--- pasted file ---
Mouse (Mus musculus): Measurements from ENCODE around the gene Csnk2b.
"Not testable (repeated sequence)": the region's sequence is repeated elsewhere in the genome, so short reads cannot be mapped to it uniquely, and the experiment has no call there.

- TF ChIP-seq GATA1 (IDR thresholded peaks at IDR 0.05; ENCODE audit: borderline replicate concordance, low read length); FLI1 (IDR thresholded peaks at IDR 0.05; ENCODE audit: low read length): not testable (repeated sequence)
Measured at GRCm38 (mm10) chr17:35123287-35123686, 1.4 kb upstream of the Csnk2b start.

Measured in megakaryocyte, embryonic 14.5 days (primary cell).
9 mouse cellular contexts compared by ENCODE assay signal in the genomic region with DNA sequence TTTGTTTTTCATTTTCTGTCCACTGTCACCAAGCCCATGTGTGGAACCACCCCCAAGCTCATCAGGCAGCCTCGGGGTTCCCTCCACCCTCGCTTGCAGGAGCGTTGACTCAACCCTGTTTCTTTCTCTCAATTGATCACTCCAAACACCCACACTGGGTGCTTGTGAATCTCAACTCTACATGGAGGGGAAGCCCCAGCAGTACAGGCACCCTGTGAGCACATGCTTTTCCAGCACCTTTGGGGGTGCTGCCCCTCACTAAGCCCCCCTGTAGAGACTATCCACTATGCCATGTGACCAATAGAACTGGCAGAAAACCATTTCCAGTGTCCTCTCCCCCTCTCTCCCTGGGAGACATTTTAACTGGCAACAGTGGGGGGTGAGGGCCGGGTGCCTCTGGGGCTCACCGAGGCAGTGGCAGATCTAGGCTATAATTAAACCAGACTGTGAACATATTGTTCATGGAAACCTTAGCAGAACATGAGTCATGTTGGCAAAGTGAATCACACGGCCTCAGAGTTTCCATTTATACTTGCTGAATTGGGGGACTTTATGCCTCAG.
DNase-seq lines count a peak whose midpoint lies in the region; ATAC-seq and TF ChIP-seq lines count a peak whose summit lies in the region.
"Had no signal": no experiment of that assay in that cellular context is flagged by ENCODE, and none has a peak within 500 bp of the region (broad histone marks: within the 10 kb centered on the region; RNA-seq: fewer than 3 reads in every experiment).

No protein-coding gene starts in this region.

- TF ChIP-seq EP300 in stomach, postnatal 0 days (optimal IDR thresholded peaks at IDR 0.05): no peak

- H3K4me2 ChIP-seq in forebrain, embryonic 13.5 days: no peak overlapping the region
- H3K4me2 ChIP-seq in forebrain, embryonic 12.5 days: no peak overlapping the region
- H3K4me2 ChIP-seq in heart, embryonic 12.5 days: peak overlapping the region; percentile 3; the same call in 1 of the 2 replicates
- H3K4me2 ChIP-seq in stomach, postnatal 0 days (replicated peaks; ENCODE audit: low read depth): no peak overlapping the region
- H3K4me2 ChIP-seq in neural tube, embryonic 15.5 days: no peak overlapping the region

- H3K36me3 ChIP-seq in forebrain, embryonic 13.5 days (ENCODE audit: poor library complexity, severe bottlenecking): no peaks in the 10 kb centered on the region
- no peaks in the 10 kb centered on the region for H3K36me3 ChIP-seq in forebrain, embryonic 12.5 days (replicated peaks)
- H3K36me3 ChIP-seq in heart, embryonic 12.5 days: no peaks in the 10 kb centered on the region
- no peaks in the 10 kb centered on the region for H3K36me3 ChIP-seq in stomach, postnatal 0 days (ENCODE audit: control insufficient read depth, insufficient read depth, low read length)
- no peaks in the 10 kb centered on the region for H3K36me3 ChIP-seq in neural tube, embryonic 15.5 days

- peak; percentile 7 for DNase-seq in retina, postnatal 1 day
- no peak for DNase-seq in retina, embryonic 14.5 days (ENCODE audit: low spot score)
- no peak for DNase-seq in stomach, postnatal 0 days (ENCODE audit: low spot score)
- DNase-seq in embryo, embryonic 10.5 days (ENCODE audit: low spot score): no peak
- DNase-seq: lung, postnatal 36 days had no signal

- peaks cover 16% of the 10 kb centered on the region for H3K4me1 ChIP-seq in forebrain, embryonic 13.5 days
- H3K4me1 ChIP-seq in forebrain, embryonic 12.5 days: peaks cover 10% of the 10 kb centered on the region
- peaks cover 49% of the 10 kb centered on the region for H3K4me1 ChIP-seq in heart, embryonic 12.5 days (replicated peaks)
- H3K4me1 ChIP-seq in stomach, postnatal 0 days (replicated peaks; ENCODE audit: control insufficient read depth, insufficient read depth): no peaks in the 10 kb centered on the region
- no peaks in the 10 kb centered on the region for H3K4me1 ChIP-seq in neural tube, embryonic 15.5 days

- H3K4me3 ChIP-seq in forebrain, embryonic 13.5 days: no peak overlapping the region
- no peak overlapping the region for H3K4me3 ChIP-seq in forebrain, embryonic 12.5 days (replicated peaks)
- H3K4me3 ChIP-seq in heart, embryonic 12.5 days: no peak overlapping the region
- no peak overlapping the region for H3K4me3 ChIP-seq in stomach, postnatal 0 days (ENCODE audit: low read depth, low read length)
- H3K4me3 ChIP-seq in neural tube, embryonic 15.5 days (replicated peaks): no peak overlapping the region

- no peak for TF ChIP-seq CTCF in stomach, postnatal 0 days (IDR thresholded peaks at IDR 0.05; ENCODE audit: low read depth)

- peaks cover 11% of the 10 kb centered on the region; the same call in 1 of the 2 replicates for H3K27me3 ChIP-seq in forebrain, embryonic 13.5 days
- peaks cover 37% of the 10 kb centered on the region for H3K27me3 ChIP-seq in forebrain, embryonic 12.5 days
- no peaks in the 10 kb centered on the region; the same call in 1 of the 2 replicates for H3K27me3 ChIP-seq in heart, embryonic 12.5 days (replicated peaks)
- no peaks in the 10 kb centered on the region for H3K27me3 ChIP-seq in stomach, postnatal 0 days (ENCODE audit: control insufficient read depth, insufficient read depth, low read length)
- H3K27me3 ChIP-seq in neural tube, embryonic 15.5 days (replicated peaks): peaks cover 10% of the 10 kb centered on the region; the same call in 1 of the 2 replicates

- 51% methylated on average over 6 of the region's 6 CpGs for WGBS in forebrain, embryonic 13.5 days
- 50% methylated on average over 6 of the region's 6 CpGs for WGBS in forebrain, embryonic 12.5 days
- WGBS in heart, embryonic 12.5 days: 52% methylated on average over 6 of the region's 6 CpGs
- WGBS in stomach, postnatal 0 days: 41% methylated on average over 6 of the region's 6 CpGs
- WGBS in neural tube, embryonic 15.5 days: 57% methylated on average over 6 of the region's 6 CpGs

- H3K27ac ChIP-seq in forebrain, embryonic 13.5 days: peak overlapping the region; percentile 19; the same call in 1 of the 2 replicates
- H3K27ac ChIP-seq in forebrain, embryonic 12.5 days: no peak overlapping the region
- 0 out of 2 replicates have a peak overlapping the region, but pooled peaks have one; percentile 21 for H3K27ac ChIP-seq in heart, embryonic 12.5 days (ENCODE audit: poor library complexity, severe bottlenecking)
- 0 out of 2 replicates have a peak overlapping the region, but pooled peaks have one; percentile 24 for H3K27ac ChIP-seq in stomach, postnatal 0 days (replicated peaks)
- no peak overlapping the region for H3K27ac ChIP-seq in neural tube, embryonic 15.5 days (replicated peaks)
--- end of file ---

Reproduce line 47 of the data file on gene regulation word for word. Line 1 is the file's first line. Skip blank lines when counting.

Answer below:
- H3K27ac ChIP-seq in forebrain, embryonic 13.5 days: peak overlapping the region; percentile 19; the same call in 1 of the 2 replicates